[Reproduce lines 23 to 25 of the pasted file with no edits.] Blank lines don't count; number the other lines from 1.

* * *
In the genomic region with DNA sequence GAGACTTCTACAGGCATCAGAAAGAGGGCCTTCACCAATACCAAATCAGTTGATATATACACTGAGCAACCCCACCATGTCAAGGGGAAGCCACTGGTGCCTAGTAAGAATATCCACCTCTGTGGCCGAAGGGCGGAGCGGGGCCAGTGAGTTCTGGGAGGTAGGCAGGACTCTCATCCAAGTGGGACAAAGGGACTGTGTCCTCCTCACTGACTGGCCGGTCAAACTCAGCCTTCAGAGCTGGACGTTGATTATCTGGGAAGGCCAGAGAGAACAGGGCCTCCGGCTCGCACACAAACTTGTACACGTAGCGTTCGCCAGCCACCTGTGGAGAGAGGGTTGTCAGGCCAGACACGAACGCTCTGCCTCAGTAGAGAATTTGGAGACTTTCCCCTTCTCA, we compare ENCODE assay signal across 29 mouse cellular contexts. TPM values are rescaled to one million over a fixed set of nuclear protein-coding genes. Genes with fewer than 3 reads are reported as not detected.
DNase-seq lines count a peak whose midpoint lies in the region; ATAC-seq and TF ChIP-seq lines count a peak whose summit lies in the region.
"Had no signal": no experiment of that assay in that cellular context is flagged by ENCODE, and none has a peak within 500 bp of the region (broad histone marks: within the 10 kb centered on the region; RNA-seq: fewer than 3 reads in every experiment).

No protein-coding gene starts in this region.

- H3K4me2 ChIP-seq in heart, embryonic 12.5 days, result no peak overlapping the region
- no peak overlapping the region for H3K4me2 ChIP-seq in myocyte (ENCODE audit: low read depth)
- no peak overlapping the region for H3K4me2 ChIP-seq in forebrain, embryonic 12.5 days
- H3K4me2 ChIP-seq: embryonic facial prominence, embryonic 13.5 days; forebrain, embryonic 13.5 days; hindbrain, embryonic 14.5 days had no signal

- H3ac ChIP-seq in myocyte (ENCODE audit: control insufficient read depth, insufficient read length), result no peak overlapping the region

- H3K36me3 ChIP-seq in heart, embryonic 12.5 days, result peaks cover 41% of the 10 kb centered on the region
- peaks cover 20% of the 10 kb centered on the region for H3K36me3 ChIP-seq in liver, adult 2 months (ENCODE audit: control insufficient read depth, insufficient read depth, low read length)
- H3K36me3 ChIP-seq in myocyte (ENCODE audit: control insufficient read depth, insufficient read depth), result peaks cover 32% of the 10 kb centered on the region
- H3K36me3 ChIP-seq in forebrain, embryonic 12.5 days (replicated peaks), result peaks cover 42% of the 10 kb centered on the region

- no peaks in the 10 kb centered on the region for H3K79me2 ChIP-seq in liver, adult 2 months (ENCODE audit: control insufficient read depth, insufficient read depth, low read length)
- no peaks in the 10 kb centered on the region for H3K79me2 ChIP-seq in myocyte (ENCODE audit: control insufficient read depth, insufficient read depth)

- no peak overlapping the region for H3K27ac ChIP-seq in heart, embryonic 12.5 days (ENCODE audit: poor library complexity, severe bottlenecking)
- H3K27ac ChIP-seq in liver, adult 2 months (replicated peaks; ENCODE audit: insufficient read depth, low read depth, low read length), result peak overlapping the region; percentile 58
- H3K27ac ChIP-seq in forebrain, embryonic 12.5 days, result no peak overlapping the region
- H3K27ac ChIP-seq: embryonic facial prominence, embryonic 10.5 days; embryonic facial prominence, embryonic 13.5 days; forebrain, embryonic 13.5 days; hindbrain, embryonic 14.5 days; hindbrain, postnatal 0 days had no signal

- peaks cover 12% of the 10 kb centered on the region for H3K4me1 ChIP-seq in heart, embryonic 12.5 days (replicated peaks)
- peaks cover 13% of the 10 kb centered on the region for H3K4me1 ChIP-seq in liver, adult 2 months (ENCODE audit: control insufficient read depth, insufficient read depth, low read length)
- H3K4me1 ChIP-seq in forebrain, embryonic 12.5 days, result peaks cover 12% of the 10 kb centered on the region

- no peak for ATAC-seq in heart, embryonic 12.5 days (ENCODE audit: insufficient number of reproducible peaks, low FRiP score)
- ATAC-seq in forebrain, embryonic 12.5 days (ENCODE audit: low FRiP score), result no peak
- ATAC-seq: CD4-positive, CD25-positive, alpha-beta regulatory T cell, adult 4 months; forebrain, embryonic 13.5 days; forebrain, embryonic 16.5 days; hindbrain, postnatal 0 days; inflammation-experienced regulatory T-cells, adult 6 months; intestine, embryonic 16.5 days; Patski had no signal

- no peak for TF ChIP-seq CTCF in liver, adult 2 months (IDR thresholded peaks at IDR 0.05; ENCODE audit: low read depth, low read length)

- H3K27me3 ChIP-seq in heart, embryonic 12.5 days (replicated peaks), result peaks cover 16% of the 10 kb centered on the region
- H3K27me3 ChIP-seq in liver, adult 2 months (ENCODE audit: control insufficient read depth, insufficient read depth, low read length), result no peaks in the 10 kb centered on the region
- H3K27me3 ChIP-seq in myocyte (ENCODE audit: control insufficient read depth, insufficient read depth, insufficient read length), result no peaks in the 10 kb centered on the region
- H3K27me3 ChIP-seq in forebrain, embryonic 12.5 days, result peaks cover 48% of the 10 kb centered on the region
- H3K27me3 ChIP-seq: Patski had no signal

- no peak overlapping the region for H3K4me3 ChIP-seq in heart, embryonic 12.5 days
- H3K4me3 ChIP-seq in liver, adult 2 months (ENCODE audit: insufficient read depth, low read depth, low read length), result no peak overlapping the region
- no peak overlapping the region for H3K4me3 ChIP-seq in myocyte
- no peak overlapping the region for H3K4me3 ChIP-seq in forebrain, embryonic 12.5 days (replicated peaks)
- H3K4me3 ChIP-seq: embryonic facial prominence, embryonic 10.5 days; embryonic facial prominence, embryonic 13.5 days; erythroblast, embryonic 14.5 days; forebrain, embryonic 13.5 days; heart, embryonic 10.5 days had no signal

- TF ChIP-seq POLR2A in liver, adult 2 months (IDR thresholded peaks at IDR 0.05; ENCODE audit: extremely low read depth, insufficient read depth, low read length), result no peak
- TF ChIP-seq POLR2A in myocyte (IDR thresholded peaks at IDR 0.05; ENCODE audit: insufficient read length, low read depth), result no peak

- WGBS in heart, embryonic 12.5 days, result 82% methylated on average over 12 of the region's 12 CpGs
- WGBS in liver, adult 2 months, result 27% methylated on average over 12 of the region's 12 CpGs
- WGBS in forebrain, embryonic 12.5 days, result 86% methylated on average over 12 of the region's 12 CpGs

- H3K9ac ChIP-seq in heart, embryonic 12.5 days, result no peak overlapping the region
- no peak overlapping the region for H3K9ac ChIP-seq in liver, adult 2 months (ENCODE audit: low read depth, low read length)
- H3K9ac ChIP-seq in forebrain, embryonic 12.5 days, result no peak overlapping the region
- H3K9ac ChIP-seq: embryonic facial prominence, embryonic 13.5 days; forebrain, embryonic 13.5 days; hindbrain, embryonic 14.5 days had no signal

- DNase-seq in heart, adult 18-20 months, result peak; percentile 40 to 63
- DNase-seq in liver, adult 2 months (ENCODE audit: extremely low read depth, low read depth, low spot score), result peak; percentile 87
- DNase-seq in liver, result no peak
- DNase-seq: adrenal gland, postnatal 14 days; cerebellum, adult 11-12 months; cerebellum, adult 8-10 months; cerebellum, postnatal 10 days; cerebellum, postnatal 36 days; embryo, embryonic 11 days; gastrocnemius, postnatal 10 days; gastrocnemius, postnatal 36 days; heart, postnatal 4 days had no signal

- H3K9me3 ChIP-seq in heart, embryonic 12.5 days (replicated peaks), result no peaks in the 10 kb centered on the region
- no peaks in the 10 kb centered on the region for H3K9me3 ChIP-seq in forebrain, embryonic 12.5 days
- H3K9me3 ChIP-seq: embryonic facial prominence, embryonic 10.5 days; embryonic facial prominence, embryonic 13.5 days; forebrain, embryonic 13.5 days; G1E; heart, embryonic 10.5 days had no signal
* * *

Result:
- no peak for ATAC-seq in heart, embryonic 12.5 days (ENCODE audit: insufficient number of reproducible peaks, low FRiP score)
- ATAC-seq in forebrain, embryonic 12.5 days (ENCODE audit: low FRiP score), result no peak
- ATAC-seq: CD4-positive, CD25-positive, alpha-beta regulatory T cell, adult 4 months; forebrain, embryonic 13.5 days; forebrain, embryonic 16.5 days; hindbrain, postnatal 0 days; inflammation-experienced regulatory T-cells, adult 6 months; intestine, embryonic 16.5 days; Patski had no signal